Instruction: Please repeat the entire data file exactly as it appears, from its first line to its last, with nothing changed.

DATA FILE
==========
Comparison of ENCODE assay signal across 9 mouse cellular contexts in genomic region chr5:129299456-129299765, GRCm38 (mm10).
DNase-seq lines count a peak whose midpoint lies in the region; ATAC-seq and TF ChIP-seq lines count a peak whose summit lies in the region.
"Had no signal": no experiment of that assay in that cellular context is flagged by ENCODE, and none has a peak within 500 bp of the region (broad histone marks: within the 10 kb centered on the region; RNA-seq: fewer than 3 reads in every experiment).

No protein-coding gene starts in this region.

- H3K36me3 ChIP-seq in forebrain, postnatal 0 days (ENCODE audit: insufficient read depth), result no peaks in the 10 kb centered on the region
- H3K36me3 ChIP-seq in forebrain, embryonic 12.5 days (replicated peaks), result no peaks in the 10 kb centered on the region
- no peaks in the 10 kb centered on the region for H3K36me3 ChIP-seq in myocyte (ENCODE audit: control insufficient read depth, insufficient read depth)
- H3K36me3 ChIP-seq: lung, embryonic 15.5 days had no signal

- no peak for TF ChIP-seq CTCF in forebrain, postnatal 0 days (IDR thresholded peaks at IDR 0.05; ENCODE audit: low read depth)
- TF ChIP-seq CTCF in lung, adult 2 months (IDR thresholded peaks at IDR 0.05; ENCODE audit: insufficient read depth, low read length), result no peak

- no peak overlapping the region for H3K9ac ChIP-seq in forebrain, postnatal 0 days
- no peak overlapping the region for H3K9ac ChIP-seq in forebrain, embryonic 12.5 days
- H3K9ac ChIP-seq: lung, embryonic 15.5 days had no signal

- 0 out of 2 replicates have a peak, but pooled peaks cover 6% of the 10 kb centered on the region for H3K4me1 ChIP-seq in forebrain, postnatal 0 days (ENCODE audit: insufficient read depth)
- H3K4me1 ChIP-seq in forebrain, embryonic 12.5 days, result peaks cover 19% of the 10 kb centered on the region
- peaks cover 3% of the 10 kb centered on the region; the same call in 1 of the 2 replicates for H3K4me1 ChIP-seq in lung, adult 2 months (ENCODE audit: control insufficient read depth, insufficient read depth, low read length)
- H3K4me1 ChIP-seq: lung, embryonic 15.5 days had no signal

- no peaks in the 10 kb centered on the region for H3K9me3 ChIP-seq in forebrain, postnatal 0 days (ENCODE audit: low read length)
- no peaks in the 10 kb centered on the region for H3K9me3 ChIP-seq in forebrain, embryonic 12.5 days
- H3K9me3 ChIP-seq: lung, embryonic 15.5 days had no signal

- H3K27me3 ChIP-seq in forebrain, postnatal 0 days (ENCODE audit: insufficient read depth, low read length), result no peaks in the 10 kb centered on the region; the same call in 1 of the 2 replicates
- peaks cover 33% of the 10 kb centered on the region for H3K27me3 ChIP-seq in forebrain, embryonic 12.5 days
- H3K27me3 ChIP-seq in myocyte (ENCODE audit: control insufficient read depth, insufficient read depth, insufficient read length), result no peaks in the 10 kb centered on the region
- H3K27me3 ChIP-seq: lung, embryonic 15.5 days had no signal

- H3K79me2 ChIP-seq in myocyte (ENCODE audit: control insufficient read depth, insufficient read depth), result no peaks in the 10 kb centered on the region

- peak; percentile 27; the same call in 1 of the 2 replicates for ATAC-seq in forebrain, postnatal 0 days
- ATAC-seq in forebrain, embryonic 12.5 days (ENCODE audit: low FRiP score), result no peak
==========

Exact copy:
Comparison of ENCODE assay signal across 9 mouse cellular contexts in genomic region chr5:129299456-129299765, GRCm38 (mm10).
DNase-seq lines count a peak whose midpoint lies in the region; ATAC-seq and TF ChIP-seq lines count a peak whose summit lies in the region.
"Had no signal": no experiment of that assay in that cellular context is flagged by ENCODE, and none has a peak within 500 bp of the region (broad histone marks: within the 10 kb centered on the region; RNA-seq: fewer than 3 reads in every experiment).

No protein-coding gene starts in this region.

- H3K36me3 ChIP-seq in forebrain, postnatal 0 days (ENCODE audit: insufficient read depth), result no peaks in the 10 kb centered on the region
- H3K36me3 ChIP-seq in forebrain, embryonic 12.5 days (replicated peaks), result no peaks in the 10 kb centered on the region
- no peaks in the 10 kb centered on the region for H3K36me3 ChIP-seq in myocyte (ENCODE audit: control insufficient read depth, insufficient read depth)
- H3K36me3 ChIP-seq: lung, embryonic 15.5 days had no signal

- no peak for TF ChIP-seq CTCF in forebrain, postnatal 0 days (IDR thresholded peaks at IDR 0.05; ENCODE audit: low read depth)
- TF ChIP-seq CTCF in lung, adult 2 months (IDR thresholded peaks at IDR 0.05; ENCODE audit: insufficient read depth, low read length), result no peak

- no peak overlapping the region for H3K9ac ChIP-seq in forebrain, postnatal 0 days
- no peak overlapping the region for H3K9ac ChIP-seq in forebrain, embryonic 12.5 days
- H3K9ac ChIP-seq: lung, embryonic 15.5 days had no signal

- 0 out of 2 replicates have a peak, but pooled peaks cover 6% of the 10 kb centered on the region for H3K4me1 ChIP-seq in forebrain, postnatal 0 days (ENCODE audit: insufficient read depth)
- H3K4me1 ChIP-seq in forebrain, embryonic 12.5 days, result peaks cover 19% of the 10 kb centered on the region
- peaks cover 3% of the 10 kb centered on the region; the same call in 1 of the 2 replicates for H3K4me1 ChIP-seq in lung, adult 2 months (ENCODE audit: control insufficient read depth, insufficient read depth, low read length)
- H3K4me1 ChIP-seq: lung, embryonic 15.5 days had no signal

- no peaks in the 10 kb centered on the region for H3K9me3 ChIP-seq in forebrain, postnatal 0 days (ENCODE audit: low read length)
- no peaks in the 10 kb centered on the region for H3K9me3 ChIP-seq in forebrain, embryonic 12.5 days
- H3K9me3 ChIP-seq: lung, embryonic 15.5 days had no signal

- H3K27me3 ChIP-seq in forebrain, postnatal 0 days (ENCODE audit: insufficient read depth, low read length), result no peaks in the 10 kb centered on the region; the same call in 1 of the 2 replicates
- peaks cover 33% of the 10 kb centered on the region for H3K27me3 ChIP-seq in forebrain, embryonic 12.5 days
- H3K27me3 ChIP-seq in myocyte (ENCODE audit: control insufficient read depth, insufficient read depth, insufficient read length), result no peaks in the 10 kb centered on the region
- H3K27me3 ChIP-seq: lung, embryonic 15.5 days had no signal

- H3K79me2 ChIP-seq in myocyte (ENCODE audit: control insufficient read depth, insufficient read depth), result no peaks in the 10 kb centered on the region

- peak; percentile 27; the same call in 1 of the 2 replicates for ATAC-seq in forebrain, postnatal 0 days
- ATAC-seq in forebrain, embryonic 12.5 days (ENCODE audit: low FRiP score), result no peak